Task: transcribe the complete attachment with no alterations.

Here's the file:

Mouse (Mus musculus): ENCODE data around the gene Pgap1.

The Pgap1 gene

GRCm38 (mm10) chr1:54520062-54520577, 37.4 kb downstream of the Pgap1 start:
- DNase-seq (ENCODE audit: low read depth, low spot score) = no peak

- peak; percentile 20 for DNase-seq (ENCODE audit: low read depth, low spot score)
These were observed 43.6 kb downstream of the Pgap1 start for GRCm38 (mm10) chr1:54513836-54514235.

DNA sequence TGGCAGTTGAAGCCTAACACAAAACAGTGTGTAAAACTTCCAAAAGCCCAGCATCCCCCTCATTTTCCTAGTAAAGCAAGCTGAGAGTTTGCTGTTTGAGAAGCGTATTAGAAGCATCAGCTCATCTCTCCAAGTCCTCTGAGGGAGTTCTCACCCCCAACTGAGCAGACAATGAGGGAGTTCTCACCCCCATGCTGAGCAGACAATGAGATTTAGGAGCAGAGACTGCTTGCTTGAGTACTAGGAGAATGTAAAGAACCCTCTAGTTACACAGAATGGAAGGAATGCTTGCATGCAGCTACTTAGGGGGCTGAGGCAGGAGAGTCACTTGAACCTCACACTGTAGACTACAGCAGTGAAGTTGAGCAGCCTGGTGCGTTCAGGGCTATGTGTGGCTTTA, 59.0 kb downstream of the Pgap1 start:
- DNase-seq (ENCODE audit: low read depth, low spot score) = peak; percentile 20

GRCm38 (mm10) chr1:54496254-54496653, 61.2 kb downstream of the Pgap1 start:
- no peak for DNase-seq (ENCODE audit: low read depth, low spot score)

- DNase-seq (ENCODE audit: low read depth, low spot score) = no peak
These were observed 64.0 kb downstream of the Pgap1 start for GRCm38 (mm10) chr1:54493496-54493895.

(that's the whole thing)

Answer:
Mouse (Mus musculus): ENCODE data around the gene Pgap1.

The Pgap1 gene

GRCm38 (mm10) chr1:54520062-54520577, 37.4 kb downstream of the Pgap1 start:
- DNase-seq (ENCODE audit: low read depth, low spot score) = no peak

- peak; percentile 20 for DNase-seq (ENCODE audit: low read depth, low spot score)
These were observed 43.6 kb downstream of the Pgap1 start for GRCm38 (mm10) chr1:54513836-54514235.

DNA sequence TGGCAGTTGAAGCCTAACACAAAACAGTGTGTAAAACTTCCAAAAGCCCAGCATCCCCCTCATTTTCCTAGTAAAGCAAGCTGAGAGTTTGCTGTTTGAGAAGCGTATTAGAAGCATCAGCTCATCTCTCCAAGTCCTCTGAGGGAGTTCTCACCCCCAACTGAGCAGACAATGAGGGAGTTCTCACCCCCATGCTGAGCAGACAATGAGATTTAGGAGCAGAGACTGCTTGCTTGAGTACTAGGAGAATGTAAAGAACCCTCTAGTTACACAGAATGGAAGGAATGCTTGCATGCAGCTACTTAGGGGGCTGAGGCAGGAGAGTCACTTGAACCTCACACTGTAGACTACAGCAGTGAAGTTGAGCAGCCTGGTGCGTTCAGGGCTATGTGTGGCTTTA, 59.0 kb downstream of the Pgap1 start:
- DNase-seq (ENCODE audit: low read depth, low spot score) = peak; percentile 20

GRCm38 (mm10) chr1:54496254-54496653, 61.2 kb downstream of the Pgap1 start:
- no peak for DNase-seq (ENCODE audit: low read depth, low spot score)

- DNase-seq (ENCODE audit: low read depth, low spot score) = no peak
These were observed 64.0 kb downstream of the Pgap1 start for GRCm38 (mm10) chr1:54493496-54493895.